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Professional PHP4 Multimedia Programming

By Scott Manning
on March 7, 2003

Authors: Devon H O’Dell, Andy Chase, Jan Rosa, Sanjay Abraham, Allan Kent, Iman S.H. Suyoto, Kapil Apshankar
One of the many bonuses of using PHP is that it’s open source. There are plenty of developers who have found new and creative ways to extend PHP past its previous “limitations”.
With the latest version of PHP and its extensions, we are able to manipulate images, create PDFs, and even create Flash files.
Professional PHP4 Multimedia Programming seeks to be a reference guide for the multimedia aspects of PHP. Giving installation instructions, detailed documentation, in-depth tutorials, and case studies, this book offers a plethora of information on using PHP with GD, ImageMagick, Ming, and PDFlib.
These extensions of PHP become profitable for developers by giving them the ability to build image libraries, dynamically output Flash files, and produce PDF reports. The only problem is there is not nearly enough documentation available for projects like these. That’s why I was very interested in this book.
From the Basics to Everything Else
Just like every programming book before it, Professional PHP4 Multimedia Programming starts at the beginning by explaining what PHP is and is not. The book also gives step-by-step instructions on installing PHP and the extensions in the event they are not already installed on your server. To help with the installations, troubleshooting tips and ways to test the installations’ success are also given.
But that is only a small part of the book.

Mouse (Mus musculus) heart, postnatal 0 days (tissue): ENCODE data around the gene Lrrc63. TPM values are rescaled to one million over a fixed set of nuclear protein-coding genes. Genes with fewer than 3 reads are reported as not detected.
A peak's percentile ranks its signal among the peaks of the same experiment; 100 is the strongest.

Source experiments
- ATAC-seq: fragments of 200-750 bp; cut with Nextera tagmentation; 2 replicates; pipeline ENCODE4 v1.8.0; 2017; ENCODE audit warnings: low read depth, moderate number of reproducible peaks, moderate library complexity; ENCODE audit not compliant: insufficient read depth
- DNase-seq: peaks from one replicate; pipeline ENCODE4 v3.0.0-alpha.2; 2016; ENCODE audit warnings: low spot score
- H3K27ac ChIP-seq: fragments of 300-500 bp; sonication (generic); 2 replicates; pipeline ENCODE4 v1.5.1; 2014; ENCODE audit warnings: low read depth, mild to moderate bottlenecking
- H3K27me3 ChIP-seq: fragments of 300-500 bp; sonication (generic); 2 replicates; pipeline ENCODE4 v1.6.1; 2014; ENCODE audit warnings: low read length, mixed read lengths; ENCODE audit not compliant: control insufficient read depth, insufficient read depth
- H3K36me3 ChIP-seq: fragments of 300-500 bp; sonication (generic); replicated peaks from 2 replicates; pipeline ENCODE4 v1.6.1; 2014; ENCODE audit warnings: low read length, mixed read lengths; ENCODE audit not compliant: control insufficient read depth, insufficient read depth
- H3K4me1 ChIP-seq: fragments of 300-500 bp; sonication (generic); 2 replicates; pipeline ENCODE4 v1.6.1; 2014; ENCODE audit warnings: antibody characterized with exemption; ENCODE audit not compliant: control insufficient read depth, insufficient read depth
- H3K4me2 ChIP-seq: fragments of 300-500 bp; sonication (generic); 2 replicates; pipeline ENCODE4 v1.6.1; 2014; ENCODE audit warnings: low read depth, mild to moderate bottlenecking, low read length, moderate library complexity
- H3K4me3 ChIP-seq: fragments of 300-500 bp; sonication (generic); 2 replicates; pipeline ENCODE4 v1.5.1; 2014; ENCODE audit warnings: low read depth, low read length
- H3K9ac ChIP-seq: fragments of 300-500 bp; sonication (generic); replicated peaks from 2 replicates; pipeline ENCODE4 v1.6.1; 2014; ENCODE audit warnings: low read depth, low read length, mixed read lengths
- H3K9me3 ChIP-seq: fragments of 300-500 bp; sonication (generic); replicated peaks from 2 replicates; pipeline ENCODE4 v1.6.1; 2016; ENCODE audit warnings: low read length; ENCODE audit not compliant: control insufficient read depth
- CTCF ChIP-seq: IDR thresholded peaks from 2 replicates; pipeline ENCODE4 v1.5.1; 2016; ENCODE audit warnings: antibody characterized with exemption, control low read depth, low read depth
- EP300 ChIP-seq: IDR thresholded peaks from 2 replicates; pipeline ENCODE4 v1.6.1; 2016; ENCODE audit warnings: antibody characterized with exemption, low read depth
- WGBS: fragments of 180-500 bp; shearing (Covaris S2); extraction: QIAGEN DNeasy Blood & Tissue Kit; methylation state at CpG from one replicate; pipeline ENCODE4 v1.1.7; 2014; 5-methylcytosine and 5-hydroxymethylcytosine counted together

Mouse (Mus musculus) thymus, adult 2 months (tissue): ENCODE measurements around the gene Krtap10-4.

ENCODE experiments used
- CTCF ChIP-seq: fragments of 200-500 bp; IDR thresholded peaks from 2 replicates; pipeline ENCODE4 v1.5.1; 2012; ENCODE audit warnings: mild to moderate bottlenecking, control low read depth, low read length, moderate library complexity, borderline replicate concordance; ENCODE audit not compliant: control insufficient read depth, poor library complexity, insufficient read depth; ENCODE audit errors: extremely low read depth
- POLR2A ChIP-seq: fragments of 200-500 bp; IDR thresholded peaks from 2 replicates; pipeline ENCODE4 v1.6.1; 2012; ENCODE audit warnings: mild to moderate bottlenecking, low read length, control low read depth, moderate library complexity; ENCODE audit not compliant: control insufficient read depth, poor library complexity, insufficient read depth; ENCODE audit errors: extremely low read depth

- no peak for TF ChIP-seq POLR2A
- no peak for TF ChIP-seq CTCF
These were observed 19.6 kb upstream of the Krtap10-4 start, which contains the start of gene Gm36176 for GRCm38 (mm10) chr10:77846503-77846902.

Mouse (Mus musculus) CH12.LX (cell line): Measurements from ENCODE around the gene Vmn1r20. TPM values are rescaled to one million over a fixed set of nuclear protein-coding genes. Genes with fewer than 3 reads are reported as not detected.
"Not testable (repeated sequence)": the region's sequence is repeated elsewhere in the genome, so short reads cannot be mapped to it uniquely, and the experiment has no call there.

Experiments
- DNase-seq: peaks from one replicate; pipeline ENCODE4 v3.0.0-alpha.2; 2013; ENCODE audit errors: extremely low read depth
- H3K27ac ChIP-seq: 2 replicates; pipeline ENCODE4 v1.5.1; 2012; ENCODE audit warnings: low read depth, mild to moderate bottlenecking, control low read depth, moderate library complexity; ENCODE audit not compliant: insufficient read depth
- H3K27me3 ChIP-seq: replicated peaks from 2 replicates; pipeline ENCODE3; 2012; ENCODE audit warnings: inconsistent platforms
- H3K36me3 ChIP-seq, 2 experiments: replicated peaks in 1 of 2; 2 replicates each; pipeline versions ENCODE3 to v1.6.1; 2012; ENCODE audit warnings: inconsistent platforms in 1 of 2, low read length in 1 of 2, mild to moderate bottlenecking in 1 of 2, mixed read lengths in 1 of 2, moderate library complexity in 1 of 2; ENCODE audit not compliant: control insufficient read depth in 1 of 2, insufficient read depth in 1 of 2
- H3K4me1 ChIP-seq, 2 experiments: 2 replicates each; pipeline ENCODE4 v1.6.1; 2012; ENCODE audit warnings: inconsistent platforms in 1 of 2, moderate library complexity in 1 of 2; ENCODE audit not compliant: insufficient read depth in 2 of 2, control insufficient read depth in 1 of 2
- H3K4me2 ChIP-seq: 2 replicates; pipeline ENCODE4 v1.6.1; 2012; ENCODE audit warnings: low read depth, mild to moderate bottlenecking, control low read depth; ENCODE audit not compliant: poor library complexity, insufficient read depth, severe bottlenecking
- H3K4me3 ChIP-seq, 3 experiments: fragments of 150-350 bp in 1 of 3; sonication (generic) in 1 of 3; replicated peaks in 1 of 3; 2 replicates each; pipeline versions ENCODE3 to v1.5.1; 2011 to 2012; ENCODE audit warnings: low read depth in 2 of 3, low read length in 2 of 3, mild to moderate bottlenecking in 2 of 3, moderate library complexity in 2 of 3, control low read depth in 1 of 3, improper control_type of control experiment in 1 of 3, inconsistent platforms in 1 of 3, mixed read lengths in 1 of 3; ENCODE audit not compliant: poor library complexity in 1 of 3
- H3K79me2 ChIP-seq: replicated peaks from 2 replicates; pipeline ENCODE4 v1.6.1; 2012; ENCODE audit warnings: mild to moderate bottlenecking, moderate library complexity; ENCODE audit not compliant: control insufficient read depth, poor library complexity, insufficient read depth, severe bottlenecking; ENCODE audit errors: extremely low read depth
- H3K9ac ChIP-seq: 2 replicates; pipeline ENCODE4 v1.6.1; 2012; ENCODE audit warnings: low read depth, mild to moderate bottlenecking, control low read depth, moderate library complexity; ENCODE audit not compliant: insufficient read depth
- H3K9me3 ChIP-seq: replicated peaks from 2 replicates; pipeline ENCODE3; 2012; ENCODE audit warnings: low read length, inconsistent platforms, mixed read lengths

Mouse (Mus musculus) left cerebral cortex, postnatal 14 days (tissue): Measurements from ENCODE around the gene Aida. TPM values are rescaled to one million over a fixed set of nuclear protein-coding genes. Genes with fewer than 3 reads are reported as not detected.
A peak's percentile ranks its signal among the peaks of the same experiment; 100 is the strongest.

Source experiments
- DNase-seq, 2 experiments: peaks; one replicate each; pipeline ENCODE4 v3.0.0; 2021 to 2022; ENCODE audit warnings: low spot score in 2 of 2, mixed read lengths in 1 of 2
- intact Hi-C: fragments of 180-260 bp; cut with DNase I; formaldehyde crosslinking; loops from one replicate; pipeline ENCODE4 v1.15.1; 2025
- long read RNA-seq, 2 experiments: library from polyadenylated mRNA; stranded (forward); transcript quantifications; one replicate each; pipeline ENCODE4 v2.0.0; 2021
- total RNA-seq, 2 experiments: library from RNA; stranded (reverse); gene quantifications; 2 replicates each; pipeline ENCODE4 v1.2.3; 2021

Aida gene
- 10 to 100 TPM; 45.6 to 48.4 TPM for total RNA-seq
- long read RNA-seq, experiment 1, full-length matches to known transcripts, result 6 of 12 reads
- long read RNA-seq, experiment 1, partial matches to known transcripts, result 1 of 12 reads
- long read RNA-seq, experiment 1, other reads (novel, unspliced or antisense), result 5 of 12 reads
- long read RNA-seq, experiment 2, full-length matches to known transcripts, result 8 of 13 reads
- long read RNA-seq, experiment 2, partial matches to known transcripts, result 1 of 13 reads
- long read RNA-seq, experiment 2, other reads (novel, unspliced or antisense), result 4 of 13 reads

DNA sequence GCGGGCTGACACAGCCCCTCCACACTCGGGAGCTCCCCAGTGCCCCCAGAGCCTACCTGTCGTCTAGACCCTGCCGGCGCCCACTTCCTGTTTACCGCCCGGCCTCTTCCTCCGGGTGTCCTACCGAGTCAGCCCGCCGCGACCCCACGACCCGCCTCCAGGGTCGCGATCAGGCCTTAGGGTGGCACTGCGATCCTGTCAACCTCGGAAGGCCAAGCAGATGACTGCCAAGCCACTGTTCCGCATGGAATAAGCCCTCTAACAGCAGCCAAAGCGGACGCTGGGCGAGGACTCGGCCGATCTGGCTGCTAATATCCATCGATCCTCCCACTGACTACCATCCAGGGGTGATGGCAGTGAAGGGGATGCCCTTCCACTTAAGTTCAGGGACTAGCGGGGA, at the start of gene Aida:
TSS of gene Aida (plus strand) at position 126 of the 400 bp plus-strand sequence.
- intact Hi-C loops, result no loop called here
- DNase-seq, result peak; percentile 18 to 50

The book goes on to cover each of the multimedia pieces of PHP by explaining what they can be used for and then picking all the extensions apart. This book is definitely for those who are already familiar with PHP and are ready to move to the next level.
Case Studies
About two thirds of the book covers the basics on using the extensions. The rest is dedicated to case studies and reference. I found most of the case studies to be practical including an image gallery utilizing ImageMagick and a PDF Template system. These are real-life systems that developers work on everyday.
The reference section of the book will always come in handy as it gives quick descriptions to all the different tags, methods, arguments, etc. of the extensions.
The only problem I had with the book is each one of these extensions could have a full book written about them. So while the book gives a good overview of each extension, this book is certainly not the “end all” of multimedia programming in PHP.
With that said, this is a great start and as I continue down this lightly documented path, I will keep this book handy on my journey. You should too.

Scott Manning started a web development shop three years ago after discovering his propensity for usability-oriented design. Sticking with the straightforward name Scottmanning.com, his vision has resulted in the company becoming an indispensable part of the international Flash community. As a successful freelance developer and small business owner, Scott noticed the lack of quality materials available for this growing sector of the market, and began writing articles based on his experiences. Scott has also devoted an increasing amount of time to coaching newcomers in the industry.